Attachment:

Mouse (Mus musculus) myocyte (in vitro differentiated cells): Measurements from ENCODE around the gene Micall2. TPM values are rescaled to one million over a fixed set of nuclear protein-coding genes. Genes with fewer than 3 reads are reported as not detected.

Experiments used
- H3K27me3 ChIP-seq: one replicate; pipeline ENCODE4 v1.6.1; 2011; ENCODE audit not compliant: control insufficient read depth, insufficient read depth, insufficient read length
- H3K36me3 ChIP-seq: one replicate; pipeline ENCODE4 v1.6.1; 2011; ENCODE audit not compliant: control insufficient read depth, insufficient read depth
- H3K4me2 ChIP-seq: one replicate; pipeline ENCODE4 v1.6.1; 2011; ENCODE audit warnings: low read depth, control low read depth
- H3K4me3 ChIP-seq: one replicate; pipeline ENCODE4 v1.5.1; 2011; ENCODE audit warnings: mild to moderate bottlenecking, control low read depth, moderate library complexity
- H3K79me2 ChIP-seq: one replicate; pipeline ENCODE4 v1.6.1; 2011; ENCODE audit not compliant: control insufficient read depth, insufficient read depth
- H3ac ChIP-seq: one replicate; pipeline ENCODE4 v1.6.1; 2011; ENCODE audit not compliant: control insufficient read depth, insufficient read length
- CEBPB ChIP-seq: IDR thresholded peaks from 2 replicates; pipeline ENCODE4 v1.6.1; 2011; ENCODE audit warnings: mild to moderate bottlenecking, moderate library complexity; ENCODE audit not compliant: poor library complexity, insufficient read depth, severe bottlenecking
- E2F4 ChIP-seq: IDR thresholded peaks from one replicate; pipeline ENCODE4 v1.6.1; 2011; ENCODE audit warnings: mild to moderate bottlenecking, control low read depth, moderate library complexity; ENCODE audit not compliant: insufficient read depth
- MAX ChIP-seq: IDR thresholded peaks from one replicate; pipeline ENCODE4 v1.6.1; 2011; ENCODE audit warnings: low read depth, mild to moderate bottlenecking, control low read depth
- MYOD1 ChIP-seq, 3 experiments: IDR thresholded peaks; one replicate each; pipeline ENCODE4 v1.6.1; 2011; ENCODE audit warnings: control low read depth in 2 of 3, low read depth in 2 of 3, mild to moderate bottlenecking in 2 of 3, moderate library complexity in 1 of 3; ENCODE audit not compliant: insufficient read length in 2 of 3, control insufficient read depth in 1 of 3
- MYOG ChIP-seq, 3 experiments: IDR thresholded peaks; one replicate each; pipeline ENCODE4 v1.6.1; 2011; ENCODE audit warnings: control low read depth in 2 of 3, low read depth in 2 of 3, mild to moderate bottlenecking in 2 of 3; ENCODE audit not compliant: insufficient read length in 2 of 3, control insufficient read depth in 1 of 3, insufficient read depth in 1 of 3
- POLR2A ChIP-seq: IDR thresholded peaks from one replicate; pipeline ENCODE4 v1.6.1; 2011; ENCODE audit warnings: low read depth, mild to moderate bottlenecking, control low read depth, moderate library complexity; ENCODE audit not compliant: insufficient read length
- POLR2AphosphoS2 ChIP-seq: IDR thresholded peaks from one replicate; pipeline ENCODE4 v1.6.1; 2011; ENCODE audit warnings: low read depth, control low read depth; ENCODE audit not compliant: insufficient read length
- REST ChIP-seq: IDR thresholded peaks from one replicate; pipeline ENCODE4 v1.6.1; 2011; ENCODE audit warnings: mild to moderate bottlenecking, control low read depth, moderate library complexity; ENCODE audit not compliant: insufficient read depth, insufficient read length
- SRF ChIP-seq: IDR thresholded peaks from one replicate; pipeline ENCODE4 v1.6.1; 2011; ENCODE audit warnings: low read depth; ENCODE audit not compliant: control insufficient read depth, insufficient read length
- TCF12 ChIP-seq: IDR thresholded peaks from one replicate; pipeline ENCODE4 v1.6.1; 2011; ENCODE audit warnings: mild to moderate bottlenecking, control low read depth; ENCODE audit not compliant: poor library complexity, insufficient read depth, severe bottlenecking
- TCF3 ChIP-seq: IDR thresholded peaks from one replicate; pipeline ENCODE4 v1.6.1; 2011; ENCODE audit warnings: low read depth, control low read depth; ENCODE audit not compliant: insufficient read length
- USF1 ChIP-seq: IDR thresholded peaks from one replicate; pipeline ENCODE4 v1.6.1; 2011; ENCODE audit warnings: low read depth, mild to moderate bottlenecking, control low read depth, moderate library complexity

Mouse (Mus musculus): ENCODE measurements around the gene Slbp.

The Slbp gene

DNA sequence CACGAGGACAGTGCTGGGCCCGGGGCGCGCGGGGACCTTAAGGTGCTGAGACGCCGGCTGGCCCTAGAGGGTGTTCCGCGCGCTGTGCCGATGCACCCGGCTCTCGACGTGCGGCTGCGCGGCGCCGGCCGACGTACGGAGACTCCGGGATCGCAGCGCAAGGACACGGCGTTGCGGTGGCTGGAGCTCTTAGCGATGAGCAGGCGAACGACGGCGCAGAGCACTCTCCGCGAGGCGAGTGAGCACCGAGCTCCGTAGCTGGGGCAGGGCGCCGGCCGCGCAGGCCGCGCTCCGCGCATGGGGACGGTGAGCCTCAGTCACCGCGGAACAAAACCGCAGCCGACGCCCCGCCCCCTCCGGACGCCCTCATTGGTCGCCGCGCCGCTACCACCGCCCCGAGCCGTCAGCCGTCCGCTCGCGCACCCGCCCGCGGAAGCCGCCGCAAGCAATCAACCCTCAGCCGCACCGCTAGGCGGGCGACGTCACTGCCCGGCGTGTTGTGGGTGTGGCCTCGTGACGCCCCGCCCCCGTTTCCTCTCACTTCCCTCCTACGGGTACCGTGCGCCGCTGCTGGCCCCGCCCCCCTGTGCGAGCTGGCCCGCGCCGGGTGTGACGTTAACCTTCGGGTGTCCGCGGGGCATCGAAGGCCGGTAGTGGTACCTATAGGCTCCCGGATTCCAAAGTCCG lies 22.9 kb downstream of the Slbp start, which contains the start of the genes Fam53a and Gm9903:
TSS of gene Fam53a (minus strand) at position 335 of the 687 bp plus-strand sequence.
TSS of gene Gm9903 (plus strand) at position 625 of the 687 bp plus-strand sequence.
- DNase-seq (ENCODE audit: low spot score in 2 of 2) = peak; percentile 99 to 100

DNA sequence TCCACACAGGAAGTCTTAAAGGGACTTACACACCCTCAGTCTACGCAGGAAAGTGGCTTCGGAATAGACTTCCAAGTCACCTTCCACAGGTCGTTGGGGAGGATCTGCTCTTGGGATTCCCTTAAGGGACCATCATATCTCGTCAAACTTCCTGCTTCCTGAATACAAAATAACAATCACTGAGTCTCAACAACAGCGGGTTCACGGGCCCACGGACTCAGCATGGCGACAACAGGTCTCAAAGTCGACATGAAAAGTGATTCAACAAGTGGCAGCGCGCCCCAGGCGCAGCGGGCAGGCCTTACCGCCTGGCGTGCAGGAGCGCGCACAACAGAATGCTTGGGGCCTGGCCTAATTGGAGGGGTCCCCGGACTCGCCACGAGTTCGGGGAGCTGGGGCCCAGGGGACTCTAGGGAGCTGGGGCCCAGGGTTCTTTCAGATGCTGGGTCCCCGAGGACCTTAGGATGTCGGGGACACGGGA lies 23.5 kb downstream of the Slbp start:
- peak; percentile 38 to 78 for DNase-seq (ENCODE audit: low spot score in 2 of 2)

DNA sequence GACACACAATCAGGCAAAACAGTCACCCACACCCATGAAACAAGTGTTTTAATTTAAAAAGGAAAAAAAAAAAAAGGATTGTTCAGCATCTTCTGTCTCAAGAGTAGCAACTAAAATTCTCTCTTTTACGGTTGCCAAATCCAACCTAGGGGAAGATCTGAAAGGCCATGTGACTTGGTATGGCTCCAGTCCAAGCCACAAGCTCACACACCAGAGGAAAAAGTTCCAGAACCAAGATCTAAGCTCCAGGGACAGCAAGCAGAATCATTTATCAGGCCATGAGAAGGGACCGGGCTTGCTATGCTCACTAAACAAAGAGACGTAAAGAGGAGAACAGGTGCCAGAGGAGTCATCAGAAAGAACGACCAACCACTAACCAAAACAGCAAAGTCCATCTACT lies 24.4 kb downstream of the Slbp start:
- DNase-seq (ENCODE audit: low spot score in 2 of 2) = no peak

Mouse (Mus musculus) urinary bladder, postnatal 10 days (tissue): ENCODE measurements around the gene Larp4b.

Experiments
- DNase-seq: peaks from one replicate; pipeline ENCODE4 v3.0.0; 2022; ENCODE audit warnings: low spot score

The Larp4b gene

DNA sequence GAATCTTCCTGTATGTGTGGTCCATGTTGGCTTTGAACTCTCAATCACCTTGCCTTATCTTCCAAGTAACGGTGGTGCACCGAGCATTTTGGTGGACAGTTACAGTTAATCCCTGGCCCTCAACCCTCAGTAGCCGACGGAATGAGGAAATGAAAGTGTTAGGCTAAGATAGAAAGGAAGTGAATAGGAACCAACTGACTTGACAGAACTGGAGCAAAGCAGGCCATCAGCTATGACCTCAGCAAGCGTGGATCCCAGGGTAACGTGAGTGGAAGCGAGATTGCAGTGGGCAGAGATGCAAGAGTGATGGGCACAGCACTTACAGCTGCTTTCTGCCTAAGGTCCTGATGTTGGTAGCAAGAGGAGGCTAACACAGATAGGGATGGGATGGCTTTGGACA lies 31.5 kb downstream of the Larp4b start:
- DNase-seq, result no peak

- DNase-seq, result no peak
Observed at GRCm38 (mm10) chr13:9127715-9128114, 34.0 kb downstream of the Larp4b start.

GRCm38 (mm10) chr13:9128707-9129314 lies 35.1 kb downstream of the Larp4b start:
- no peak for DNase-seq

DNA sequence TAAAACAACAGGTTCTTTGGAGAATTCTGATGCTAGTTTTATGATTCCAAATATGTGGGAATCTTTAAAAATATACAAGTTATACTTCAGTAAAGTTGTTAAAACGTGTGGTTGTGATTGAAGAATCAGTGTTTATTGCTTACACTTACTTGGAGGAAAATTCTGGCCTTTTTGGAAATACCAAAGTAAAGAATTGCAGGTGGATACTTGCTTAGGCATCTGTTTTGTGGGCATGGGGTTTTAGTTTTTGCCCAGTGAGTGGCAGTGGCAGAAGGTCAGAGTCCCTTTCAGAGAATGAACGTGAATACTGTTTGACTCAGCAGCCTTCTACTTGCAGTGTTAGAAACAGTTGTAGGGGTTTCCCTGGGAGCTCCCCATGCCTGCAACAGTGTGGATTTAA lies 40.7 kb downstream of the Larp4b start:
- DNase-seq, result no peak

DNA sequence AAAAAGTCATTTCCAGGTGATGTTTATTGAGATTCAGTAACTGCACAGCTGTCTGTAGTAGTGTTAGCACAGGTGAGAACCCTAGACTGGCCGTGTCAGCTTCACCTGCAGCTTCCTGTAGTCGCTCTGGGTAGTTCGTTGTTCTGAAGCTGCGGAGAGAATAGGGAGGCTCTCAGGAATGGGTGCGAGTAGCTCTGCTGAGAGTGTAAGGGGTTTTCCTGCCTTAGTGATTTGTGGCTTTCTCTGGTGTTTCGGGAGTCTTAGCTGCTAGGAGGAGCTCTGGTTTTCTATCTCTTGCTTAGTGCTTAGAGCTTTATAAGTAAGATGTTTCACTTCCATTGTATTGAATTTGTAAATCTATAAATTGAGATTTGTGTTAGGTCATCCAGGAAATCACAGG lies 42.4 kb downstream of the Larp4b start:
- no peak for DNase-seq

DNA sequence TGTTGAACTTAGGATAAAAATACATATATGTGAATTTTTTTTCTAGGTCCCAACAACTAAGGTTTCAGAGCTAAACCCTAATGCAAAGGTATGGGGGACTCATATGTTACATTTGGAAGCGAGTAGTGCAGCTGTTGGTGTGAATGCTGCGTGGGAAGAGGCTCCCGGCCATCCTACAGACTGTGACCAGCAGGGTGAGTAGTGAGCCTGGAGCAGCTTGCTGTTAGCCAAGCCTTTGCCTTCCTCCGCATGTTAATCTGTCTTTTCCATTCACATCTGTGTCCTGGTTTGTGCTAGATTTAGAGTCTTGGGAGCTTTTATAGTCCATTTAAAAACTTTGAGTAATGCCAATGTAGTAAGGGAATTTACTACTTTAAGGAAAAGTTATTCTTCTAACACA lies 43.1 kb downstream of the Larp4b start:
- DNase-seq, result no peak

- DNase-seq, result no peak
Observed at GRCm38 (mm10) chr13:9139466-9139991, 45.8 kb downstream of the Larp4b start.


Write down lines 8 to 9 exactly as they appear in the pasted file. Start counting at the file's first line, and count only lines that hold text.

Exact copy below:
- H3ac ChIP-seq: one replicate; pipeline ENCODE4 v1.6.1; 2011; ENCODE audit not compliant: control insufficient read depth, insufficient read length
- CEBPB ChIP-seq: IDR thresholded peaks from 2 replicates; pipeline ENCODE4 v1.6.1; 2011; ENCODE audit warnings: mild to moderate bottlenecking, moderate library complexity; ENCODE audit not compliant: poor library complexity, insufficient read depth, severe bottlenecking